Finesse an Invite Sue Fox, author of Etiquette for Dummies, suggests a subtle approach to feel out whether a family member might be up for hosting you. You could start by asking, "Gee, when I'm in town, maybe I can come by? Can you suggest any hotels in the area?" "It's not OK to hint that you should be invited to spend the night," says Lizzie Post, great-great-granddaughter of etiquette authority Emily Post and author of lifestyle guide How Do You Work This Life Thing? "But it can happen through conversation. You might call a friend and say, 'Hey, we're coming through town and we'd really love to see you. Could we get together?' Then, leave it up to them to take the next step. Don't get upset if they're not rolling out the welcome mat." Keep Your Visit Brief "At the very start, deal with the exact start and end date of the visit," says Post. "Personally, I think no one should stay more than three days—you know the saying that both fish and houseguests stink after three days. It's true." If you want to visit the area longer, bite the bullet and split your stay between your friend's place and a hotel. Be Clear and Up Front About Everything Hosts do not deserve to be surprised that you've brought two German shepherds and your latest biker boyfriend, when they expected only you. "Never assume that bringing your pets, children, friend, or family member is acceptable if you're not directly told or invited to bring them," says Fox. "You must also be up front about any dietary issues. It's awful when a guest shows up and says, 'I forgot to tell you I'm a vegan,'" says Norine Dresser, author of Multicultural Manners: Rules of Etiquette for the 21st Century. Maintain Contact in Advance "Check in a few days before the visit to get directions and double-check the dates," advises Post. "And most definitely touch base on the morning of the day you're supposed to arrive. If anything changes your planned arrival time, you absolutely must call your hosts. It's rude to have people waiting around for you." BYO Amenities "Hosts will generally provide you with towels," says Dresser. "But ask before you take just any towel from the closet. In some families, each person has his or her own towel, and you don't want to upset anyone by drying off with the wrong one." As for pretty much everything else you'll need in the bathroom—shampoo, toothpaste, toothbrush, a special soap if you're particular—bring your own. It's OK to ask to use some toothpaste if you've forgotten yours. Acknowledge Everyone in the House Pet the hosts' dog, say hello to their aunt who lives above the garage, and most of all, make an effort to be nice to the hosts' children. "You don't have to get on your knees with the kids or play board games the entire time you're there," says Post. "But you should pay attention to the kids, even if you're not a 'kid person.' Every parent loves it when other people enjoy spending time with their kids." Make It Look Like You're Not There Wipe down the sink after you shave. Make the bed. Tidy up every chance you get—especially if you have children. "Don't leave toys in a pile, or worse, scattered all over the place," says June Hines Moore, author of Manners Made Easy for the Family. If you're in a makeshift bedroom in an office or the living room, fold up the futon. The goal is to make it look like no one is even visiting. Offer a Helping Hand This may be your vacation, but the host is not a combo cook-maid-butler-concierge. Offer to pick up groceries, do the dishes, mix some margaritas, chop vegetables for dinner, or take the dog for a walk, and make your offer an earnest one. "Let me help with that" is better than "You're all set in the kitchen, right?" But don't be pushy. "Some people are weird about their kitchens," says Post. "They don't like other people messing with their spices. So if they turn down your request to help, back off." Respect House Rules and Schedules "Watch what the host family does," says Dresser. "If they take off their shoes, you take off yours." Be especially respectful if your hosts have to work during your visit. "Ask about your host's morning routine," says Post. "Then stay clear of the bathroom when your host needs the shower." Spend Some Time With Your Hosts "It's assumed that guests and hosts will hang out and share some meals together," says Dresser. "The host's house is not a hotel. It's not just a place to crash. It's offensive if you show up, disappear, and only come back to sleep and shower." You should still be able to find plenty of time to sightsee, with or without your host. Get Out of Your Host's Hair Don't expect your host to be a tour guide for the entire visit. When you arrive, plan a rough itinerary for what you want to see and let the host know that he or she is welcome to come along. Include some downtime in the itinerary, along with some time apart. "If your host has work to do, or even if you just feel like everyone needs a break, disappear for a little while," says Post. "Read a book, explore town by yourself, or go for a walk." Give a Good Gift "Do you have to show up at the host's house with gift in hand?" asks Post. "No. Absolutely not. Do you have to buy something? Again, no. A nice gift could be something you make—a pie, a scarf. Taking your hosts out to a nice dinner can also count." Fox suggests bringing a bottle of wine, a flowering plant, or some gourmet chocolates. "Special blends of coffee and tea are acceptable too," she says. The key is knowing what your hosts like and don't like. If you're unsure what to give, listen for cues during your visit. Make a mental note when your host mentions loving a restaurant or shop, and get a gift certificate. Handwrite the Thank You "An e-mail thank you is still a no-no," says Post. "It's OK to jot off a quick thanks on your Blackberry from the airport, but you must follow that up with a handwritten note within a few days afterward." It's also nice to return the hospitality by extending a hearty "If you're ever in our neck of the woods..." invitation to the folks who just graciously hosted you.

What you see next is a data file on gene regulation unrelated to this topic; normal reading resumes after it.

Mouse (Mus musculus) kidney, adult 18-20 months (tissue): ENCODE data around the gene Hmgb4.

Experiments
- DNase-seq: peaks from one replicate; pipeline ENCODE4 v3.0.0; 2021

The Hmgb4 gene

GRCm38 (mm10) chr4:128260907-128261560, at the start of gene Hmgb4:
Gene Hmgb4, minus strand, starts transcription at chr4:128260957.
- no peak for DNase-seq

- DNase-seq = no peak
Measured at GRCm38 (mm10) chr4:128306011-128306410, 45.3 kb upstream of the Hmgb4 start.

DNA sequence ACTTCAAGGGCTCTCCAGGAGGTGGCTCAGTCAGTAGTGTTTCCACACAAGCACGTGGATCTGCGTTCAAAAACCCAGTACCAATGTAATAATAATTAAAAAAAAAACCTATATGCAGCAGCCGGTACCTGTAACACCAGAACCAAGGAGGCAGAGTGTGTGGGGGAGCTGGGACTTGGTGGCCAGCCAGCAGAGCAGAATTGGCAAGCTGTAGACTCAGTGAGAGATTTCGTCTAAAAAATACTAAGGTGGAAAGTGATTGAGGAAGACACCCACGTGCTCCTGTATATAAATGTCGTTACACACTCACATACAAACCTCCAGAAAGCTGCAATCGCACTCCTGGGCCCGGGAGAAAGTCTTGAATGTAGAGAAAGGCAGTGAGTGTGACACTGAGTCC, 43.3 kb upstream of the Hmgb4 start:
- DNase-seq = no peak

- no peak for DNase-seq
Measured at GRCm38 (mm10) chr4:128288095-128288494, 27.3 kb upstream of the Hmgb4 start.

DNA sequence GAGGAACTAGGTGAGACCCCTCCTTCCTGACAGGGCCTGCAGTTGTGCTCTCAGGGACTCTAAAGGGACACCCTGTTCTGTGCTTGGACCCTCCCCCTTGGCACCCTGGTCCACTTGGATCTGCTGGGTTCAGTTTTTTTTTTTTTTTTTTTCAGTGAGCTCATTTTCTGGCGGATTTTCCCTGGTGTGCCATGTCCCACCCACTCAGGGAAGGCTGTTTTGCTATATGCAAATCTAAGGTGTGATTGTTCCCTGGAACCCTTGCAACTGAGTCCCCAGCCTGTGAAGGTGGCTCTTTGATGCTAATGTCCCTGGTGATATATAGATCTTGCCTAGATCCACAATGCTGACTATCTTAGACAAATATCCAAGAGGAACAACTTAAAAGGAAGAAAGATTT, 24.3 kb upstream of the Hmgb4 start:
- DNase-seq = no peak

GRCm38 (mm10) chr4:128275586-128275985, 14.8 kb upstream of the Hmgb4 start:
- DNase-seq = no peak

Port Report: Cruise Terminals Across the U.S.

Baltimore Port of Baltimore's Cruise Maryland Terminal, 10 minutes from downtown Baltimore, operating year-round (800/638-7519, cruisemaryland.com). Google Map Cruise Lines: American Cruise Lines, Carnival Cruise Lines, Celebrity Cruises, Norwegian Cruise Line, Royal Caribbean International. Regular Departures to: The Caribbean, New England, and Canada. Sample Itinerary: Royal Caribbean's Grandeur of the Seas departs in August, with five-night itineraries to Bermuda. The same ship also does nine-night sailings in September with stops in Bar Harbor, Maine, and Nova Scotia. The ship has a huge six-story atrium, and the dining room is decorated in a lavish art deco style. Parking: There are three lots next to the terminal with 1,500 spots total; it's $15 per night including taxes, and you can prepay. Latest News: The remodeled Cruise Maryland Terminal (which opened in 2006, the Port of Baltimore's tricentennial) has more than doubled its cruise offerings since last year. And in April, Carnival inaugurated year-round service from the port; Royal Caribbean will begin year-round service in 2010. Cape Canaveral, Fla. Port Canaveral, about an hour from Orlando, operating year-round (321/783-7831, portcanaveral.com). Google Map Cruise Lines: Carnival Cruise Lines, Disney Cruise Line, and Royal Caribbean International. Regular Departures to: The Caribbean and the Bahamas. Sample Itinerary: Seven nights on the Disney Magic with stops in Key West, Grand Cayman, and Castaway Cay (Disney's private island), departing August through April 2010. Included in the itinerary is a classic character breakfast, or go for the adult-exclusive dining. Parking: The six-level parking area is next to the cruise terminal and costs $15 a night, including taxes. Latest News: Royal Caribbean launched one of its biggest ships in the Freedom class here in May. Carnival's Dream—the line's newest and largest ship at 130,000 tons and holding 3,652 passengers—will make its permanent home here in December. Norwegian Cruise Line is coming to the port in 2010, and Disney will add two new ships—Disney Dream and Disney Fantasy, in 2011 and 2012. L.A. The Port of Los Angeles World Cruise Center, Pacific Cruise Ship Terminals, 25 miles outside of downtown L.A., in San Pedro, operating year-round (310/514-4049, portoflosangeles.org). Google Map Cruise Lines: Celebrity Cruise Line, Crystal Cruises, Holland America Line, Norwegian Cruise Line, Oceania Cruises, Princess Cruises, Regent Seven Seas, Royal Caribbean International, Silversea, The Yachts of Seabourn. Regular Departures to: Alaska, Australia, Hawaii, Mexico (Cabo San Lucas, Puerto Vallarta, and Ixtapa are some of the stops), the Panama Canal, and elsewhere. Sample Itinerary: Seven-night cruises on Princess's Sapphire Princess (with the nightlife-friendly Club Fusion) go to the Mexican Riviera, with stops in Puerto Vallarta, Mazatlan, and Cabo San Lucas, and leave September through May. Parking: More than 2,500 spaces available; it's $12 per night, including taxes, with a complimentary shuttle to the terminal area. Latest News: Royal Caribbean recently moved its 3,114-passenger Mariner of the Seas to the port. The 964-foot Disney Wonder will move here in 2011. And Nearby Is... If you have your heart set on sailing Carnival, you can catch a ship in the neighboring Long Beach Cruise Terminal, the cruise line's L.A. base. Parking is a little more expensive, at $15 per night including taxes. Mobile, Ala. Mobile Alabama Cruise Terminal, in downtown, operating year-round (251/338-7447, shipmobile.com). Google Map Cruise Lines: Carnival Cruise Lines. Regular Departures to: The western Caribbean. Upcoming Departures: Three- and four-night sailings to Cozumel, Mexico, leave in September and October on the Carnival Holiday with a nine-hole golf course on deck. Parking: The 500-space parking deck is adjacent to the terminal; cost is $15 per night, including taxes. Latest News: Carnival will offer new six-night cruises to Mexico with stops in Jamaica and Grand Cayman in 2010 on the Carnival Fantasy . The 10-deck ship just got a multimillion dollar renovation, including a brand-new water park. New Orleans Port of New Orleans, less than two miles from the French Quarter on the Mississippi River, operating year-round (504/522-2551, portno.com). Google Map Cruise Lines: Carnival Cruise Lines, Norwegian Cruise Line, American Canadian Caribbean Line. Regular Departures to: Mexico and the Caribbean. Sample Itinerary: Seven-nights on Norwegian Cruise Line's Norwegian Spirit, with stops in Costa Maya, Mexico, and Belize City, leaving January through April 2010. The 13-deck ship has a walloping 11 restaurants and 10 bars and lounges. Parking: There are two parking structures with more than 1,000 spots, including a structure by the Riverwalk Marketplace shopping area; parking costs $16 per night, including taxes. Latest News: This November, Carnival inaugurates the newer, larger Carnival Triumph with a weeklong Caribbean itinerary. The Triumph has a 22-foot LED screen on an upper deck. And one to watch... The Port of San Diego, already a huge power in the cruise industry (almost 300 ships docked there in 2008), will open a new $21 million cruise terminal in late 2010. The 52,000-square-foot structure has a glass façade and is designed to use less water and energy, which will likely gain it LEED (Leadership in Energy and Environmental Design) certification—the standard bearers in sustainable design.